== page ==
MAILBOX: SASRIA’s incompetence has hard-working SA citizens contemplating their future in our once-beautiful country

Last week, in Wednesday’s Daily Insider, BizNews founder Alec Hogg’s daily communication with the BizNews tribe, he cautioned us not to forget the violent looting and destruction that took place in KwaZulu-Natal and parts of Gauteng in July. Almost four months later, Hogg noted that, while it is easy to forget the harrowing events that shook South Africa, we should not “because the best lessons often emerge from a crisis”. In response to this crucial message, BizNews received the article below from community member Barry Pringle, in which he laments that many businesses continue to struggle as a result of unpaid claims by SASRIA. In October, National Treasury and SASRIA released a joint media statement announcing Treasury had indicated that R3.9bn would be disbursed to SASRIA to assist the insurer in meeting its obligations until the end of March 2022. For many businesses desperately awaiting funding, by then it may be too late. – Nadya Swart

By Barry Pringle

Hi Alec, your communication today got my hackles bristling – again. Not you, SASRIA. There remain many unpaid claims, even unattended claims. Despite promises by the CEO, SASRIA continues to fall short. The problem is not money; funds are available. It’s the usual SOE apathy, incompetence and disinterest in other people’s problems.

I wonder if this is not all a part of a greater anarchist plan. Placate everyone with verbiage and promises that won’t be fulfilled (sound familiar?) while doing what you can to disrupt the economy. A look at SASRIA’s financials, available on its website, makes for interesting reading.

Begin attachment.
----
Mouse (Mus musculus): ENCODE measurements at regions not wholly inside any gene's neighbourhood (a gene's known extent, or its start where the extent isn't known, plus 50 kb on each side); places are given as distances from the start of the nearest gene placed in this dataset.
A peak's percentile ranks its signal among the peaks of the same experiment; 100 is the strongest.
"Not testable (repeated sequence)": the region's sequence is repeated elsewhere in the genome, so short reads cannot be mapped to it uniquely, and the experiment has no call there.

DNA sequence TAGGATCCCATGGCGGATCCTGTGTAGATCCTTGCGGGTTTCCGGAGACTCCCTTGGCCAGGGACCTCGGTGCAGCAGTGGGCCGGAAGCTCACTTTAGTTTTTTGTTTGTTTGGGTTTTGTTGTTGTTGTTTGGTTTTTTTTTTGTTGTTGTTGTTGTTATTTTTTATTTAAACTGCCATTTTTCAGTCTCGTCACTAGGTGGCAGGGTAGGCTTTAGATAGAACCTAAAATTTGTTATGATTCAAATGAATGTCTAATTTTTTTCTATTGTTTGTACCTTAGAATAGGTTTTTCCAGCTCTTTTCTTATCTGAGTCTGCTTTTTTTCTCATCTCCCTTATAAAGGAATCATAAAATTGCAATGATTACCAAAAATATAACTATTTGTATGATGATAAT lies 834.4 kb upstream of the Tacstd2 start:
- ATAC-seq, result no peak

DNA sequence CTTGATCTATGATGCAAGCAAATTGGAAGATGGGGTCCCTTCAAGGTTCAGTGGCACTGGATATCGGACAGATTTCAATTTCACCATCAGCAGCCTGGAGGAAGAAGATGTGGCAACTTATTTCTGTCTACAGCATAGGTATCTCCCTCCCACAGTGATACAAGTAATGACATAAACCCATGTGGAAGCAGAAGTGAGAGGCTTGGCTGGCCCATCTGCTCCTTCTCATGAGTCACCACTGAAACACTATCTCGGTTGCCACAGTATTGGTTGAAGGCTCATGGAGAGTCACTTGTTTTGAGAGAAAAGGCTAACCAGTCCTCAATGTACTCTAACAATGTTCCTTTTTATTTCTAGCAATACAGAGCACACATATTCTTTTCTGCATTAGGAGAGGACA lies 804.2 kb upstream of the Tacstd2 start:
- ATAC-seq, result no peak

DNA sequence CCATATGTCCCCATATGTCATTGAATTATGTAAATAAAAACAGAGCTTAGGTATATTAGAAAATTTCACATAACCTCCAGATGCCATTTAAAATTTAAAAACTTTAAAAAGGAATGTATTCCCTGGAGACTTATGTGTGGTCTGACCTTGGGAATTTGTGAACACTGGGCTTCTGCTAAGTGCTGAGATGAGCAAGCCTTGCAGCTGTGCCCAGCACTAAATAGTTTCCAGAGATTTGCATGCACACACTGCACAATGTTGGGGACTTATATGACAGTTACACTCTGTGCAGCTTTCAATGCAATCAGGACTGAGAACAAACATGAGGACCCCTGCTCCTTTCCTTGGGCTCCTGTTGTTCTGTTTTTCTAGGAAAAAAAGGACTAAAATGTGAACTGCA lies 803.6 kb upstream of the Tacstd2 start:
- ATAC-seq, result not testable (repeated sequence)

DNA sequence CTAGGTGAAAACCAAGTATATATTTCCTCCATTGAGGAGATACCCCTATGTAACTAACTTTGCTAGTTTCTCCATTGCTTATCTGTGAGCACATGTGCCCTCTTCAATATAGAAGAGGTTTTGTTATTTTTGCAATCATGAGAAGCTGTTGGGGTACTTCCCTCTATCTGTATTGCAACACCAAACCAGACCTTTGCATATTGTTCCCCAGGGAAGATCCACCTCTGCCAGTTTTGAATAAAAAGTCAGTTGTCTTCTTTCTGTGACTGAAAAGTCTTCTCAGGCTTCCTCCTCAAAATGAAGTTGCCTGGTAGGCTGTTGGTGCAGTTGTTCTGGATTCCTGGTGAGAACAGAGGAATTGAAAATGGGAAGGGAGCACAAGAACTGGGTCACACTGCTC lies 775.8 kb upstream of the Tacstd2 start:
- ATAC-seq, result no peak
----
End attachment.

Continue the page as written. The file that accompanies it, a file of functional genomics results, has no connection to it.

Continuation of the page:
I am no accountant or economist, so my observations are possibly a bit naive, but consider this:

  • A gross written premium of R2.4bn and an investment return of R257m – barely 11% of claims of R991m representing a loss ratio of 41% – would make any insurer CEO do flick-flacks in Nelson Mandela Square.
  • 104 employees with total remuneration amounting to R113m – an average of more than R1m per employee.

And SASRIA is unable to perform its most basic function – to pay its customers’ claims as quickly as possible. And the Minister of Finance believes SASRIA is doing a good job!

Regrettably, industry representative bodies have remained ineffective, stating that SASRIA is doing everything it can to settle claims. Well, it is not!

Communications with the FSCA have also been met with disinterest; its answer being that if one has a complaint it should be submitted via the correct channels. The FSCA should instead be meeting with SASRIA to voice its concerns about treating customers fairly, the cornerstone of the financial services industry, and try to assist and overcome obstacles in order for claims to be settled. I wonder how a non-SOE insurer would be treated by the FSCA in similar circumstances?

Meanwhile, law-abiding, job-creating, hard-working, tax-paying South Africans continue to face financial ‘dread diseases’ and contemplate their future in this once-beautiful country destroyed by 27 years of ANC incompetence.

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